This month, July 2011, is the 20th anniversary of one of the most remarkable journalistic initiatives I’ve ever seen — an innovation so cutting-edge that even the innovators did not recognize its world-shaking potential.In July 1991, MACLEAN’S magazine — Canada’s glossy newsweekly, the equivalent of TIME and NEWSWEEK in the US — published 40 pages of coverage of a process that brought together a microcosm of diverse Canadian citizens to find common ground at a time of rising conflict in Canadian society. The three days of debate and dialogue among these twelve ordinary Canadians — who embodied the polarized views of their entire nation — make riveting reading. The conversations start out polite and exploratory, evolve into intense conflict as they focus on specifics, and then unexpectedly tumble into greater understanding and personal connection over a late dinner — which, after a final day of intense collaborative work, produce a profound consensus statement signed by them all.
MACLEAN’S called it “The People’s Verdict”. They published not only the final document, but a blow-by-blow account of the whole conversation; pictures and bios of all the participants (so you could pick your favorites and enemies and then, from your vicarious reader’s perspective, watch the drama unfold); and background information on how the participants were chosen, who the facilitators were, the rationale for how the whole thing was handled, and the history behind the controversial issues that were discussed.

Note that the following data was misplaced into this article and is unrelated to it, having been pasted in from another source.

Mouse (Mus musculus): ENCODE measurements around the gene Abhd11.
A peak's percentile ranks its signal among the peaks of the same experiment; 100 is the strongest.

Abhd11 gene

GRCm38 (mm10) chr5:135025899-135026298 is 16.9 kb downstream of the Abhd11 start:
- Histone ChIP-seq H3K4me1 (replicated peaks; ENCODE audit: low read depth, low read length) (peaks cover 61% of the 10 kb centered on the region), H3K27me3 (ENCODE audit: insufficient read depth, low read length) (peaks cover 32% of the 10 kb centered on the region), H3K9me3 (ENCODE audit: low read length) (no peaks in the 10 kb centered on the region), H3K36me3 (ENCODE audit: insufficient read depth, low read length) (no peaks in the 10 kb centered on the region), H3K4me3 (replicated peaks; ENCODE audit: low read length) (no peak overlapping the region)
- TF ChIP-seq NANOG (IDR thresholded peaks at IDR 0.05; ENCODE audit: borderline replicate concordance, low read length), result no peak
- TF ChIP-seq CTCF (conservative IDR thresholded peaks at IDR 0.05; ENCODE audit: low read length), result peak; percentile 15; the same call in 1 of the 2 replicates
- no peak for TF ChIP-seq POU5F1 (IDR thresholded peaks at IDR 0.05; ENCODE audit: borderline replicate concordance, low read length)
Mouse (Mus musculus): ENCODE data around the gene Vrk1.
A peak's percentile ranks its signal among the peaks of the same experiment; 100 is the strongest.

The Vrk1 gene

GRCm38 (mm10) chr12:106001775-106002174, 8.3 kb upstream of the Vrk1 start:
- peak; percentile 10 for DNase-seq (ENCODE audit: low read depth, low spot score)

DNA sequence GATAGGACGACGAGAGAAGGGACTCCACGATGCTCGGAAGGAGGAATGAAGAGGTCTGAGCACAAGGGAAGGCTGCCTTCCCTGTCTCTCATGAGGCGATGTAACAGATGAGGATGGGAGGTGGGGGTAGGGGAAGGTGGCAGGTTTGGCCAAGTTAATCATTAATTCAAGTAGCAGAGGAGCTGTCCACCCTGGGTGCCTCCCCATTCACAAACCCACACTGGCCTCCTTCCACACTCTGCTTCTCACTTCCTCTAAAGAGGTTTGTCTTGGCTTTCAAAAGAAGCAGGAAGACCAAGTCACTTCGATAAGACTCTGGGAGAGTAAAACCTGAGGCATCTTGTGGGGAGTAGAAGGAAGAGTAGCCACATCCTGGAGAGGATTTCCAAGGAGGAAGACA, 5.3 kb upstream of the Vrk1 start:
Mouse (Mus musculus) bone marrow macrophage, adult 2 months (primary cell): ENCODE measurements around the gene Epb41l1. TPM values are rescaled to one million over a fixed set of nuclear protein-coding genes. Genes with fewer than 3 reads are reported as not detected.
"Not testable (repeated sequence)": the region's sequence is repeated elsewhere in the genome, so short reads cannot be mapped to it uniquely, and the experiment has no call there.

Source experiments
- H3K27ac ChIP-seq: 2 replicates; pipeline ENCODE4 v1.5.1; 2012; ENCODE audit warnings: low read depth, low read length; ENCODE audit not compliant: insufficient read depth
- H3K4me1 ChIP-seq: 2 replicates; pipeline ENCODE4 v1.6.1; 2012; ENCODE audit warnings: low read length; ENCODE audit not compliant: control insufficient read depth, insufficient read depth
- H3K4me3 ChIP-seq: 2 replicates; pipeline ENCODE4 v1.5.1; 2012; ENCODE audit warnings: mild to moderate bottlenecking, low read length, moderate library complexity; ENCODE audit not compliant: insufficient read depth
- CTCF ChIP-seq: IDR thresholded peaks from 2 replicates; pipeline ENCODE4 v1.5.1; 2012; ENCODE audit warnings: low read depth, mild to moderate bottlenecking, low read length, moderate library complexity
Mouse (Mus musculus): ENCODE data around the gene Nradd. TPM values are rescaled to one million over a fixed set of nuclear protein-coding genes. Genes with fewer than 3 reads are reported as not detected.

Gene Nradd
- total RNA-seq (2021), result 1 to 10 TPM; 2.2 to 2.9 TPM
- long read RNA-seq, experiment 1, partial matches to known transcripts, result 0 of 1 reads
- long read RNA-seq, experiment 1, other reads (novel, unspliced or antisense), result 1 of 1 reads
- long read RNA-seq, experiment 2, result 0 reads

Think about it: forty pages of coverage. Where else in mainstream media have you seen forty pages of coverage of anything?
- You can read a brief overview of what happened here.
- My book THE TAO OF DEMOCRACY contains a short but dramatic narrative of the whole conversation, available free online here.
- Free downloadable PDFs of MACLEAN’S’ entire amazing coverage are available here.
A decade ago I hired investigative reporter Larry Shook to find out what happened when MACLEAN’S did this exercise, and what they thought about it. Everyone he interviewed remembered the initiative quite vividly. Apparently “The People’s Verdict” and the accompanying one-hour documentary by CTV (Canadian Television) triggered many months of widespread dialogue across the country about Canada’s future. Politicians were drawn into the conversations and, realizing it was a sort of grassroots wildfire phenomenon, did what they could to cool the flames, and the impact of the initiative gradually waned.